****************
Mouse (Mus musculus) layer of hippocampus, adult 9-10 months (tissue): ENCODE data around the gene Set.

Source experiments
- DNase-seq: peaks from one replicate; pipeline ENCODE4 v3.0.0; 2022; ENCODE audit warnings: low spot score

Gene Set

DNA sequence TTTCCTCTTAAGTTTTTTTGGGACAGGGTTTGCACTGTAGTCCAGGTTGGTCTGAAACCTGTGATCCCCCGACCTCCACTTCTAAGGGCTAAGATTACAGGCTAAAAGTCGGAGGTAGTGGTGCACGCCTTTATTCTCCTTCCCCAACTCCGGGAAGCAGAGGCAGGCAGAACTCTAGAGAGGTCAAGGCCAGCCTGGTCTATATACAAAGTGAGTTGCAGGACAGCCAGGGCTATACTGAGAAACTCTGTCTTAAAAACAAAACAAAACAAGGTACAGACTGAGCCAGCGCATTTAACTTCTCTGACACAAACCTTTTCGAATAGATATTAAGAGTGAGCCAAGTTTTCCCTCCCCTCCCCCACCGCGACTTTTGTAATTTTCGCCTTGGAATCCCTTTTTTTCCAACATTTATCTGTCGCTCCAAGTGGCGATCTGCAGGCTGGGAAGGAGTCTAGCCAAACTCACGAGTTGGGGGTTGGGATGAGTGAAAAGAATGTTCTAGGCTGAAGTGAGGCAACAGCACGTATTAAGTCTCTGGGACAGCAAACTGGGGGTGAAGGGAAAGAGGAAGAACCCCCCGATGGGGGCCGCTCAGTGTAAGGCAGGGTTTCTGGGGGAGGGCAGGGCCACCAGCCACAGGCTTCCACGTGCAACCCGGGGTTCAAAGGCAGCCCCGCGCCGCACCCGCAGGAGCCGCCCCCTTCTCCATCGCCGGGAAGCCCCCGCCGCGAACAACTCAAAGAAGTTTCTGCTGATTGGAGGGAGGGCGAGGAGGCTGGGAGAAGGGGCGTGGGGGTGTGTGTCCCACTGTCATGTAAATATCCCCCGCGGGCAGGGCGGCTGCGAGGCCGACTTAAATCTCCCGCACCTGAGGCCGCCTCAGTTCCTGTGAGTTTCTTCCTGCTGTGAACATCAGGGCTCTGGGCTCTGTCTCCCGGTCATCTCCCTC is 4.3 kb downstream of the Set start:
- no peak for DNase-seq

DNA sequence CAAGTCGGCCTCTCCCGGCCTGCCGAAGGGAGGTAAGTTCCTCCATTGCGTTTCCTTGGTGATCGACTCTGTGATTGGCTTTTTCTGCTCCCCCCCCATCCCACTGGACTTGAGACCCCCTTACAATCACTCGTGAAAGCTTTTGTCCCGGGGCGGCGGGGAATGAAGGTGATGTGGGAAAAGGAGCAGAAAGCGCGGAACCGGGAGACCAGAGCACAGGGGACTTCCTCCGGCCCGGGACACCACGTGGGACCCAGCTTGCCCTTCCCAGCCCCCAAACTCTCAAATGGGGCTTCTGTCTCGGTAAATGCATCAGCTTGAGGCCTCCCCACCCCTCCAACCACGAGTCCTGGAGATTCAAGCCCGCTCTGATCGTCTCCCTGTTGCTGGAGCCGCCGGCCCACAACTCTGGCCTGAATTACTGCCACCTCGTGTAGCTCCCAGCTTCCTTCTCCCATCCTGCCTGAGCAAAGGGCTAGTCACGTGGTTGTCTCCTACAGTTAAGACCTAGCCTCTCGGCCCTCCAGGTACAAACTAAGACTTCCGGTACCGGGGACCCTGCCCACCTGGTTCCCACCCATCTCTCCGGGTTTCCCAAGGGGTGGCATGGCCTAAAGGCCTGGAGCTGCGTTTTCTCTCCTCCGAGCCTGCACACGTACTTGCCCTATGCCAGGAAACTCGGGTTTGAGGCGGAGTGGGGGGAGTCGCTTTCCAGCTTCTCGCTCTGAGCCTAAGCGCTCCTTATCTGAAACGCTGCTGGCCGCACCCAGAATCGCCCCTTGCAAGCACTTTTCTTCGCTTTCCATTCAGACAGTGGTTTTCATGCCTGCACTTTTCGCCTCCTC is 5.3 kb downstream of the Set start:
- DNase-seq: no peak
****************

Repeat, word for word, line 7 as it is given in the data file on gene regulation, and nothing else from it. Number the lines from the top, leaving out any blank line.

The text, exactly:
DNA sequence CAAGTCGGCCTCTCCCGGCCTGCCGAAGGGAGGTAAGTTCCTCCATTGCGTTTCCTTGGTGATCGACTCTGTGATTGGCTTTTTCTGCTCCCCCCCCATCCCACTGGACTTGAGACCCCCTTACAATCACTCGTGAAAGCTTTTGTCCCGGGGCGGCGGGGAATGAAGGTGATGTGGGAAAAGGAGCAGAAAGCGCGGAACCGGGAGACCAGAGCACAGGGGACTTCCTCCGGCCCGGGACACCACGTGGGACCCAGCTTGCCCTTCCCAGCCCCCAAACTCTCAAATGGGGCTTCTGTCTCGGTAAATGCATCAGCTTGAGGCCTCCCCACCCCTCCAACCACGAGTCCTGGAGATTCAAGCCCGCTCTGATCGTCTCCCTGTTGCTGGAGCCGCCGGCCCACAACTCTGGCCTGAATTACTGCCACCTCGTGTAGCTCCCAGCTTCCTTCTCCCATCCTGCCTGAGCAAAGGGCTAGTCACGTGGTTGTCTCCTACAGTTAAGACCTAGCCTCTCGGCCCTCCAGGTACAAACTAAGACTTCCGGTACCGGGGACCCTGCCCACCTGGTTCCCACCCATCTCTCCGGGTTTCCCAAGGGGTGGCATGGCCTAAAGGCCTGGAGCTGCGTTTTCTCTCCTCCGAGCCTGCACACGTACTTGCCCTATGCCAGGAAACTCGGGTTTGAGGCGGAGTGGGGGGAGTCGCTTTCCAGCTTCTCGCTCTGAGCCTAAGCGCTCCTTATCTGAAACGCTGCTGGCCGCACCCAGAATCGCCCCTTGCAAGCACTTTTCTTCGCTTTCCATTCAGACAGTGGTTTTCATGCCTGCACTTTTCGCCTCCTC is 5.3 kb downstream of the Set start: